Mirai botnet targets more enterprise devices: Report

Additions to the Mirai botnet suggest those behind the automated IoT-based attack mechanism are turning more to enterprise devices, says a report from Palo Alto Networks.

The company’s Unit 42 threat intelligence division said Monday that new targets of the botnet include the WePresent WiPG-1000 Wireless Presentation systems and LG’s Supersign TVs. Businesses that use these devices should ensure they are password-protected.

Also new on the botnet’s list are exploits for DLink DCS-930L Network Video Cameras, DLink DIR-645 and DIR-815 home routers, the Zyxel P660HN-T routers. and a number of access points and wireless controllers from Netgear.

They join earlier enterprise targets including products from SonicWall and an exploit of the  Apache Struts web framework.

This new Mirai variant also includes more credentials to use in brute force against devices.

And in an ironic twist, the report says the malicious payload was hosted at a compromised website in Colombia belonging to an unnamed electronic security, integration and alarm monitoring company.

“These new features afford the botnet a large attack surface,” says the report. “In particular, targeting enterprise links also grants it access to larger bandwidth, ultimately resulting in greater firepower for the botnet for DDoS attacks.

“These developments underscore the importance for enterprises to be aware of the IoT devices on their network, change default passwords, ensure that devices are fully up-to-date on patches. And in the case of devices that cannot be patched, to remove those devices from the network as a last resort.”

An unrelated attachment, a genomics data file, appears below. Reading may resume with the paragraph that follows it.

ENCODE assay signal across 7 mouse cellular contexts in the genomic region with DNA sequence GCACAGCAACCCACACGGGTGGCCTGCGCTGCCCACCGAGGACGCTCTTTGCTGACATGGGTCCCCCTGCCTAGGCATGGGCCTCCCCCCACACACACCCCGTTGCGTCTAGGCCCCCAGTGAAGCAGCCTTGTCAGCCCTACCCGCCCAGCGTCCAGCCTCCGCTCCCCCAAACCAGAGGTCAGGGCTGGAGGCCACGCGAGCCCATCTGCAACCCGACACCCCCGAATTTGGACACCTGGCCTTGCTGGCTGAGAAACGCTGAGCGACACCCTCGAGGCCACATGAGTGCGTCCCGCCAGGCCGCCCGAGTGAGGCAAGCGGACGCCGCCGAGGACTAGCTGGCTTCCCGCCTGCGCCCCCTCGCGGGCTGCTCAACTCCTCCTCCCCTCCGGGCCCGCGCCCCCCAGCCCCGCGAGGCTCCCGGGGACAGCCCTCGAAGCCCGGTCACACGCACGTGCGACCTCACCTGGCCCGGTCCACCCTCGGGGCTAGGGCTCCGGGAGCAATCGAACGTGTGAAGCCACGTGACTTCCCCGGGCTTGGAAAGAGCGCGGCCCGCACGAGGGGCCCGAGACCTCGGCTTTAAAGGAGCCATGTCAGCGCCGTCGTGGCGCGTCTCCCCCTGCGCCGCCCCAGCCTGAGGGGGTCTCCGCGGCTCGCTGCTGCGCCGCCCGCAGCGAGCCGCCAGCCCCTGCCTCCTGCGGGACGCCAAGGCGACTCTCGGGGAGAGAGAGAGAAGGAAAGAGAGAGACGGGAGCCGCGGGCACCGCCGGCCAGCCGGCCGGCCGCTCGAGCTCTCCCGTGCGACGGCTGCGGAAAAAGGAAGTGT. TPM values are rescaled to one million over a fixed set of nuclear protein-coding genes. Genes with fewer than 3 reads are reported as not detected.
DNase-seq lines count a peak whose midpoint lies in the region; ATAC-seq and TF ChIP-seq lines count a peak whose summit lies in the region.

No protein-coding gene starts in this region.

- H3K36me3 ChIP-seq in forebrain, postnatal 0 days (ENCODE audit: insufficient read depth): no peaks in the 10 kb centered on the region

Mirai is a botnet composed of hundreds of thousands of routers, network storage devices, NVRs, and IP cameras to deliver malware and launch distributed denial of service (DDoS) attacks. Some of the biggest DDoS victims have been web hosting provider OVH, DNS provider Dyn and the web site of security reporter Brian Krebs.

Three Americans who created the Mirai botnet have been fined, forced to give up cryptocurrency and sentenced to five years probation.  However, one of the group posted the source code so criminals have copied it to set up their own versions and continue spreading malware.

Commenting on the two new device targets listed in the Palo Alto report, Lane Thames, senior security researcher at Tripwire, said the news shows the computing industry still has a long way in toughening up secure development practices. The two vulnerabilities affecting WePresent and the Supersign TV “are trivial to exploit, but, more concerning, is that they are trivial to prevent. These two vulnerabilities are a classic case of a web application not sanitizing user input (input that a user/attacker can control when interacting with the web application). These two vulnerabilities are very basic and easily addressed with modern development frameworks. Further, organizations developing web-based products should have mechanisms in place to catch such low hanging “fruit” as this during their development and QA processes.

“Don’t get me wrong,” he added, “developing secure software is hard, and there is no such thing as perfect security, but, we should have graduated beyond this level of trivialness by now.”

(This story has been changed from the original to correct the spelling of Mirai)

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Howard Solomon
Howard Solomon
Currently a freelance writer, I'm the former editor of ITWorldCanada.com and Computing Canada. An IT journalist since 1997, I've written for several of ITWC's sister publications including ITBusiness.ca and Computer Dealer News. Before that I was a staff reporter at the Calgary Herald and the Brampton (Ont.) Daily Times. I can be reached at hsolomon [@] soloreporter.com

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